Brand Purpose rises in importance for Chinese brands
Helping improve society links with national goals
As described in these brand building observations, Chinese consumers today are wealthier, more optimistic, and willing to pay a premium for innovative, differentiated brands. And they are less concerned about whether a brand is state-owned, market-driven, or multinational. They do care about Brand Purpose, however.
Brand Purpose is fundamental to brand success worldwide. But in China, it manifests as Brand Purpose with Chinese characteristics. At the 19th Party Congress, President Xi Jinping declared that the country has moved beyond the pursuit of growth at all costs of an era of responsible growth with a goal of creating a more prosperous and equitable society. Brands compound their chances for increasing brand value when they align their Brand Purpose the larger national purpose.
Analysis of the BrandZ™ China Top 100 found that between 2015 and 2018, the number of China Top 100 brands scoring high in Brand Purpose increased from 28 percent to 38 percent. In 2015, brands with high Brand Purpose scores generated 60 percent of the BrandZ™ China Top 100 value; and in 2018, the high Brand Purpose brands generated 81 percent of value.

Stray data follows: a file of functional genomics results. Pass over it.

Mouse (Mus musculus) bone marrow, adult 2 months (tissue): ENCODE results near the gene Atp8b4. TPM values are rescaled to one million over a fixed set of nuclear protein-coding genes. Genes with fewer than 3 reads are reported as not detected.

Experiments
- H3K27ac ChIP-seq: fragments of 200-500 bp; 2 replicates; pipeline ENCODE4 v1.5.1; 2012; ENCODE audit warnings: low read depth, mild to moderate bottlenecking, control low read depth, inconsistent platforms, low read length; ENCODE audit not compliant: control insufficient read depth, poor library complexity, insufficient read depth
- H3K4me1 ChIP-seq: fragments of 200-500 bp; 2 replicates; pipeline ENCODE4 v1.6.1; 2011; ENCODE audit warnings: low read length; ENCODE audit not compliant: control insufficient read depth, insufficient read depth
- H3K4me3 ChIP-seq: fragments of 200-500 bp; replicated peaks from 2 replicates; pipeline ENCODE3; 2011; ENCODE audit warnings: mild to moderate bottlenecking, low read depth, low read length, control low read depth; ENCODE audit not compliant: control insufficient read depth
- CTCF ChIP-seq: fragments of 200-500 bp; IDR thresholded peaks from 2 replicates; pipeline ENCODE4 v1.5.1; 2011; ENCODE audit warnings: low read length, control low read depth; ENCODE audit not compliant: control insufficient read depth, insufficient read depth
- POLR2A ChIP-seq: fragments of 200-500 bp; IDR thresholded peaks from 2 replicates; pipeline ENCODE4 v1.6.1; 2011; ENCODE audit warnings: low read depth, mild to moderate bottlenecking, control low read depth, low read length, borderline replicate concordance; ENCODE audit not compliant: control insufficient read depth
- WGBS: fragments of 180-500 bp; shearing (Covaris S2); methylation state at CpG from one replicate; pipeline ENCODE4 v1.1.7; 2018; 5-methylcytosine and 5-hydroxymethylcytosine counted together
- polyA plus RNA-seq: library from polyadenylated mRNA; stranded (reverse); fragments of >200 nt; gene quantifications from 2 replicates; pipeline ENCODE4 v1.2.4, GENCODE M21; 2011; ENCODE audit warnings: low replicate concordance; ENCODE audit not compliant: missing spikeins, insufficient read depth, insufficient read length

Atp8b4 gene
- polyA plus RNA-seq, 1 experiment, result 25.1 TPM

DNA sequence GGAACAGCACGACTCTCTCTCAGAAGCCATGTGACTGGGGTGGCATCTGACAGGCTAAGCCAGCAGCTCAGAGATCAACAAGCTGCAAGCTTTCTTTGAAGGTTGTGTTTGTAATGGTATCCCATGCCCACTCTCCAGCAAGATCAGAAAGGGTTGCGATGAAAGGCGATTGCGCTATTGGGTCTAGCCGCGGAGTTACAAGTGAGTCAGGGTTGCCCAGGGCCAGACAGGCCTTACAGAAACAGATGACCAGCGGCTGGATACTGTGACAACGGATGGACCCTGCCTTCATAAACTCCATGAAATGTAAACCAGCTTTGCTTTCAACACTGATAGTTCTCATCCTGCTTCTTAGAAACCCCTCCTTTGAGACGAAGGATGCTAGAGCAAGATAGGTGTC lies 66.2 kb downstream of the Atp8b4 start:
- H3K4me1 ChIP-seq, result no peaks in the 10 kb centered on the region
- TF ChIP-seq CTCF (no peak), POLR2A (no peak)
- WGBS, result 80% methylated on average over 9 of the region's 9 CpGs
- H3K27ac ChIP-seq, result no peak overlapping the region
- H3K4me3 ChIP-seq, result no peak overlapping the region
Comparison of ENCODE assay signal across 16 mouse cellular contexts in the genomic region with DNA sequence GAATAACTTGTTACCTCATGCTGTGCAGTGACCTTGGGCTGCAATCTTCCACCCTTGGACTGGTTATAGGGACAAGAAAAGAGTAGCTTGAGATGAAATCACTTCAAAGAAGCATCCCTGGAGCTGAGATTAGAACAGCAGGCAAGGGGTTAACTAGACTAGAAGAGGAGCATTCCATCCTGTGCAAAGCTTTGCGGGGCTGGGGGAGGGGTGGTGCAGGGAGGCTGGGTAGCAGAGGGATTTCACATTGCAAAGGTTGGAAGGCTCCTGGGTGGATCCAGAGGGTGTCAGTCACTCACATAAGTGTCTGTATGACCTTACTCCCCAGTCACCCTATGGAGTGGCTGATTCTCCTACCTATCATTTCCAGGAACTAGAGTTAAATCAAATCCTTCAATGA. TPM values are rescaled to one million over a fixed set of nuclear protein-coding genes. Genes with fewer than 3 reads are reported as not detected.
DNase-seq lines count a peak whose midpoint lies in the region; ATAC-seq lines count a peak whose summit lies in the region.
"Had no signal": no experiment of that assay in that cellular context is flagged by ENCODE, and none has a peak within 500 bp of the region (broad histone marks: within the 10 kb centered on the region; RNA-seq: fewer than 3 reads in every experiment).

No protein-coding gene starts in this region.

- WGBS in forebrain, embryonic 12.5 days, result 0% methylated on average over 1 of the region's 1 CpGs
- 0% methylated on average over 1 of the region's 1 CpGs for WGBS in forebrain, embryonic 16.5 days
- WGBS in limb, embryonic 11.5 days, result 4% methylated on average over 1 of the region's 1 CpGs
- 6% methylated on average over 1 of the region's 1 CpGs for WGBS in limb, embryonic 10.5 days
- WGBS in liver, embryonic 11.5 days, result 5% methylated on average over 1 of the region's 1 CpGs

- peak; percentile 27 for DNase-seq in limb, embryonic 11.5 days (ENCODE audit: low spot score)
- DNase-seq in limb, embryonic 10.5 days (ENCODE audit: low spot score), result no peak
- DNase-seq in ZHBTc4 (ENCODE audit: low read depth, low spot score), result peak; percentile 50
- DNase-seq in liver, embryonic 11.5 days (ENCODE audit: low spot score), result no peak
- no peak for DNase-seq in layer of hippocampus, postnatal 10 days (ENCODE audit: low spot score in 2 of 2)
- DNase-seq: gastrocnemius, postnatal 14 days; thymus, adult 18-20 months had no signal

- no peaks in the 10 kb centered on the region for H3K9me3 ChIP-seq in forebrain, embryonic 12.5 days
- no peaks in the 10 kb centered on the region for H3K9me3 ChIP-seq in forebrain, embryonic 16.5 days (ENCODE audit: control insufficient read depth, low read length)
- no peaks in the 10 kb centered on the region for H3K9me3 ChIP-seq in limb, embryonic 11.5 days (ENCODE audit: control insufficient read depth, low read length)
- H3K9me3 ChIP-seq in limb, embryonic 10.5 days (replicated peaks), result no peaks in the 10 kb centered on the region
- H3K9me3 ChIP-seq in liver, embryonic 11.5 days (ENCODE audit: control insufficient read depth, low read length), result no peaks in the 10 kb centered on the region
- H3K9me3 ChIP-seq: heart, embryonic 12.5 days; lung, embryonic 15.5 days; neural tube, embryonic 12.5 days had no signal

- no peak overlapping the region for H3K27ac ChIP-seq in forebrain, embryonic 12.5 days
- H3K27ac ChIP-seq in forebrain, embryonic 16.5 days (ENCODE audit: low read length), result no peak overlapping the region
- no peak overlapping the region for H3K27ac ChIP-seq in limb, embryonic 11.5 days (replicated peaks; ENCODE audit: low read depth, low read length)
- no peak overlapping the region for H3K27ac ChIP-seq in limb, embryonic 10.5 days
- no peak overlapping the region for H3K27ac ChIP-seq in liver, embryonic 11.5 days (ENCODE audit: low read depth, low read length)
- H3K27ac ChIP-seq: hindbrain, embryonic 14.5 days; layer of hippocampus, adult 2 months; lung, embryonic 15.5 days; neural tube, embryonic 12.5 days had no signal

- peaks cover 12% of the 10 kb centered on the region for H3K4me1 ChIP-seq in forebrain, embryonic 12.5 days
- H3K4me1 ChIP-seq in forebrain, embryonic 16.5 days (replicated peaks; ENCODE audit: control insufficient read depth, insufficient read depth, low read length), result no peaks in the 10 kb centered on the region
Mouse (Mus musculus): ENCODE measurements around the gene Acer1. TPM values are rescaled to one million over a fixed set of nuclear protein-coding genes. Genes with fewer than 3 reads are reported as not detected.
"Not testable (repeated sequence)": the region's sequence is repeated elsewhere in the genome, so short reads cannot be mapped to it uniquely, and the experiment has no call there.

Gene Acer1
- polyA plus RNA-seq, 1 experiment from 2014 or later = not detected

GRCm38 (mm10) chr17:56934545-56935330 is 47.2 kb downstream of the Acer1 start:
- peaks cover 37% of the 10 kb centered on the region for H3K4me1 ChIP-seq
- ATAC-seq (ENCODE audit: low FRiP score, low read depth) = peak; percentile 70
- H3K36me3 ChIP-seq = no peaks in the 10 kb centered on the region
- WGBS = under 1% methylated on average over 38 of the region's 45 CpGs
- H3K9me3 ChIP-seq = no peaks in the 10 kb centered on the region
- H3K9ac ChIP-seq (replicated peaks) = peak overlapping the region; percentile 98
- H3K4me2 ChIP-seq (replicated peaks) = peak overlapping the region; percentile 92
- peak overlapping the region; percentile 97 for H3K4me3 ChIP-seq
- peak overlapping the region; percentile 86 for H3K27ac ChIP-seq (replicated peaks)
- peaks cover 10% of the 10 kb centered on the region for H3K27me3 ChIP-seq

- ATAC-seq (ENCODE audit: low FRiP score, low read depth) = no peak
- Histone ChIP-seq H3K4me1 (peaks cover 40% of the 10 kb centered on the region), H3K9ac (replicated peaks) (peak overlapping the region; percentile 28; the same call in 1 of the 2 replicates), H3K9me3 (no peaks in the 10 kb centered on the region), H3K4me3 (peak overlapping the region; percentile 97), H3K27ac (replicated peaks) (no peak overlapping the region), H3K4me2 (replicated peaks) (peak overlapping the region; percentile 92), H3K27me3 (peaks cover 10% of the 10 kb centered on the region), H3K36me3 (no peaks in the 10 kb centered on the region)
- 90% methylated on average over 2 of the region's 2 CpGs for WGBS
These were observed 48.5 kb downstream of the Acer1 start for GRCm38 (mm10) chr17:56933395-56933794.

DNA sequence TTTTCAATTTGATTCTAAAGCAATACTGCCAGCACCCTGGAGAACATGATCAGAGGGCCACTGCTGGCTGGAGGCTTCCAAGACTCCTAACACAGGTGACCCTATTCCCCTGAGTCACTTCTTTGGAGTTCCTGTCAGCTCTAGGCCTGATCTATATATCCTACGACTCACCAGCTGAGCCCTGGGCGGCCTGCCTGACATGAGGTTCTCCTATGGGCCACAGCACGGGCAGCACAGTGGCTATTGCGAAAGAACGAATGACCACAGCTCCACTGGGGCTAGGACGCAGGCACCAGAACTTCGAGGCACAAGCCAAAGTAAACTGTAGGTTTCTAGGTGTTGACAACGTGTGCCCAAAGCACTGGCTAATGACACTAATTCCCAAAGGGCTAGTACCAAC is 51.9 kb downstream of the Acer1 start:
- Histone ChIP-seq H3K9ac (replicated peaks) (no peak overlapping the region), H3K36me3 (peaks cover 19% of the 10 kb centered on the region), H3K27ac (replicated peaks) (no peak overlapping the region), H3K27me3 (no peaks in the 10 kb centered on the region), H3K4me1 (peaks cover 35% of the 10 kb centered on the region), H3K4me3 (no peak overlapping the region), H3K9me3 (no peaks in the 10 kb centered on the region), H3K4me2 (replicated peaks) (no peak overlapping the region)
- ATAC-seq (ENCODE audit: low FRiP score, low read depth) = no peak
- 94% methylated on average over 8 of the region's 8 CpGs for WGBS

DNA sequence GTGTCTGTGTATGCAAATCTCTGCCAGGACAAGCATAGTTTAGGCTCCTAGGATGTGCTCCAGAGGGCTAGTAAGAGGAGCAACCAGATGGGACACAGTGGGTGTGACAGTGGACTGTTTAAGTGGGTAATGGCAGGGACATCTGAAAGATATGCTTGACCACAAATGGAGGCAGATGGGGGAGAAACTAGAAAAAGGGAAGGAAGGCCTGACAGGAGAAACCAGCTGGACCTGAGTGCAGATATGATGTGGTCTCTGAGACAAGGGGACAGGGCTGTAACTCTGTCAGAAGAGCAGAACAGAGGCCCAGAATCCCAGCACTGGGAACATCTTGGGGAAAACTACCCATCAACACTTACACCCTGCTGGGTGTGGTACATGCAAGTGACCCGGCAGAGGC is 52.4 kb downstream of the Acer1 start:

Still, the BrandZ™ China Top 100 lag the BrandZ™ Global Top 100 in the Brand Purpose. The Chinese brands average a score of 107 compared with 110 for global brands. (100 is average) And 38 percent of Chinese brands score high in Brand Purpose compared with 40 percent of Global brands. They key takeaway is not that Chinese brands are behind, however, it is that they are not far behind.
The game is changing for brands that want to compete successfully in China. Chinese brands were never as engaged in Corporate Social Responsibility (CSR) as brands in other parts of the world. The larger agenda for Chinese brands—beyond making money—generally has been to advance the welfare of the nation. State Owned Enterprises (SOEs) engaged most explicitly. And like brands everywhere, the primary purpose of a Chinese brand is to bring something useful into the world that benefits customers and produces a financial return for stakeholders. Many brands in other country markets choose to articulate a higher purpose that pertains to improving the world in a brand-relevant way. In China, having a higher purpose is less of an elective for brands since the 19th Congress refined national priorities. Chinese leadership expects brands to pursue a particular higher purpose: to improve the lives of Chinese people, to help drive greater economic equality, and to strengthen the nation.